Posted: Tuesday May 30, 2006 2:14PM; Updated: Tuesday May 30, 2006 2:14PM
The roller coaster
After shooting up through the A's farm system, Swisher (center) found that life in the majors -- especially as a rookie -- was a different story.
Swisher's ego took a big hit early in his big-league career, though. After cruising through 2½ years in Oakland's farm system, he entered last season with a world of expectations.
During his rookie season, which Swisher describes as "an emotional roller coaster," he amassed some impressive numbers, including 21 homers, 32 doubles and 74 RBIs. However, he hit only .236, the lowest batting average among all major league qualifiers.
There are many theories as to why the traditionally high-average slugger sputtered a bit in '05. A's manager Ken Macha says Swisher got a little too power-happy and tried exclusively to pull the ball, while Beane claims it was just a case of rookie growing pains. But Swisher's teammates believe in a simple diagnosis: Rook lost his strut.
"Some people think, as a rookie, you need to be quiet and not say anything, and [Swisher] may have rubbed people the wrong way last year," second baseman Mark Ellis said. "He quieted down a bit, and I think that's why he didn't perform as well because he wasn't being himself."
Swisher said he fell into a downward spiral after attempting to curb his effervescent approach. But he also attributes a late-season slump to the August passing of his grandmother Betty Lorraine Swisher, whose initials are now tattooed on his chest.
"I felt like I was trying to hit a five-run home run every time I came up to the plate," Swisher said. "It was the first person who's ever been close to me that has passed away in my life, and it just so happened that it was the closest person in my life."
A solid rookie year concluded with a flameout: Swisher hit just .187 with 27 strikeouts in September.
Training like a football player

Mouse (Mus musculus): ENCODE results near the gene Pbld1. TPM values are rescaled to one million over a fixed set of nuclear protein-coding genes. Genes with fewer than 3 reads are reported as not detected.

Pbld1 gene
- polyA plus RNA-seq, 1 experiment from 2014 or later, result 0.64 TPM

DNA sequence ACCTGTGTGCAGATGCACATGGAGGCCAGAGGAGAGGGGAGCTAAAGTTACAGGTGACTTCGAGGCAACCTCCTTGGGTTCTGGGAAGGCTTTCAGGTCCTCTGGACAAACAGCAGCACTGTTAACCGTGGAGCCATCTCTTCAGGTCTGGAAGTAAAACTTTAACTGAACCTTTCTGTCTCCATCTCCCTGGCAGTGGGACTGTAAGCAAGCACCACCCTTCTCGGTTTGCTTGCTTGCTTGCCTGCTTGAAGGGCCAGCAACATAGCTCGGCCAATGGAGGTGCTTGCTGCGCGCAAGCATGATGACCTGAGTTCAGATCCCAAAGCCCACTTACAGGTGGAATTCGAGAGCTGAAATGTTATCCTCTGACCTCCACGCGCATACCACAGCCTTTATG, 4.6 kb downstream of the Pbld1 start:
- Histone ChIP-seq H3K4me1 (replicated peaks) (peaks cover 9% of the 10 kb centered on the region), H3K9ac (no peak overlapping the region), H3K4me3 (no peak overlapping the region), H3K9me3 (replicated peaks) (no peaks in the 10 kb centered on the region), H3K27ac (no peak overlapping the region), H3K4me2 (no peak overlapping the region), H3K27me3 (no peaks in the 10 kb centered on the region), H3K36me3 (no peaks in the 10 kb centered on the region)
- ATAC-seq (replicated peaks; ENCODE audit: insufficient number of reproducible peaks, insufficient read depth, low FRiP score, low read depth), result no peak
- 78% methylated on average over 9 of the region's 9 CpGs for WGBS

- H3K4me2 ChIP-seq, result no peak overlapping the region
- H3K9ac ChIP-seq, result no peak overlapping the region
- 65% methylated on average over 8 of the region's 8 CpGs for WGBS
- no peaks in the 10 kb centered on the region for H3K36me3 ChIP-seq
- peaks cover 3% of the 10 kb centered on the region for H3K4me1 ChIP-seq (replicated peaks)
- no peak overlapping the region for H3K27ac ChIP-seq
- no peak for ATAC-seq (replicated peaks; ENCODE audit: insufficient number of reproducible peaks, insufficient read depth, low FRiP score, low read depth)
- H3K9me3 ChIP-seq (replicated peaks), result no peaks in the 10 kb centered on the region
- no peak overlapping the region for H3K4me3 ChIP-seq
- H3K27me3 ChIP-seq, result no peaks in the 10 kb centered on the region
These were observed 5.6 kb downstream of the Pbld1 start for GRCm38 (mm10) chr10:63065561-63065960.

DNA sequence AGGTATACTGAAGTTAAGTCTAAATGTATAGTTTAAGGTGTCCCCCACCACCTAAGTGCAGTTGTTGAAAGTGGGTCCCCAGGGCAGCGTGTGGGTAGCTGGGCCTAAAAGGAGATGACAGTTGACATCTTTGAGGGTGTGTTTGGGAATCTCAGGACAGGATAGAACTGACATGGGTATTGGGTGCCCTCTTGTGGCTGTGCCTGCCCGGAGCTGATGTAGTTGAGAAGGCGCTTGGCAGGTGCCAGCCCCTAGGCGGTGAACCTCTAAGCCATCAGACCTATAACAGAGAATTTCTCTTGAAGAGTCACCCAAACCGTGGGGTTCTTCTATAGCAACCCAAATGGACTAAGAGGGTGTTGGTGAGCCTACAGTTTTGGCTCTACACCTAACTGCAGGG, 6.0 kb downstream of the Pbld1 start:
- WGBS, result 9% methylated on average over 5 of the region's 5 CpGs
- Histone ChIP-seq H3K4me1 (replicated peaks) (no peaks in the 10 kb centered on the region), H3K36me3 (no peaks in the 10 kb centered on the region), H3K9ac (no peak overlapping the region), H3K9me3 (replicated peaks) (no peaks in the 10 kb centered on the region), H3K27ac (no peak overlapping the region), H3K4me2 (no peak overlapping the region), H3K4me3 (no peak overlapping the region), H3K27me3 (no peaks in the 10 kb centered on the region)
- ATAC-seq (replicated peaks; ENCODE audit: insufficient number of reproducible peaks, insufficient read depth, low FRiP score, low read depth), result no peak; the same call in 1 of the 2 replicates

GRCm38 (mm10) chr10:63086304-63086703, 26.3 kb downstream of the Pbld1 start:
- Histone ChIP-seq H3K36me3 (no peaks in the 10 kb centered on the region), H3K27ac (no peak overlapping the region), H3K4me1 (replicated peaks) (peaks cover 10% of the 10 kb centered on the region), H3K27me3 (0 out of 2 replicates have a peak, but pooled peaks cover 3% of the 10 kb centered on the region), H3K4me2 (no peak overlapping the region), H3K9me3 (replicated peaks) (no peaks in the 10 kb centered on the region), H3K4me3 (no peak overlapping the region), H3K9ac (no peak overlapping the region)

He commenced his ordinary offseason routine, returning to Parkersburg for two weeks of R&R. After catching up with family and friends, he locked up an apartment in Columbus, Ohio -- two hours from Parkersburg -- and spent the rest of the winter training with the Ohio State football team five days a week. Most of the time he worked under Ohio State strength coach Allan Johnson, who recently resigned from his Buckeyes post.
"Al Johnson has really helped me bring my game to a new level with all the strength training we do," Swisher said.
Sharing the gym with behemoths such as A.J. Hawk, Bobby Carpenter and Nick Mangold -- all first-round picks in the 2006 NFL draft and good friends of Swisher's -- satisfied the former safety's gridiron itch. "Throughout my whole life I've wanted to be a football player, so I've always trained like one," said Swisher, who has packed on 25 pounds since the A's drafted him.
Besides bulking up to 225 pounds, Swisher has made many lasting friendships with Buckeyes football players past and present through the training. He tries to get out to the Horseshoe to support his workout buddies as much as possible, especially when the men in maize and blue come to town. He was there for Ohio State's 37-21 drubbing of Michigan in 2004.
"That was awesome," Swisher says with a huge grin.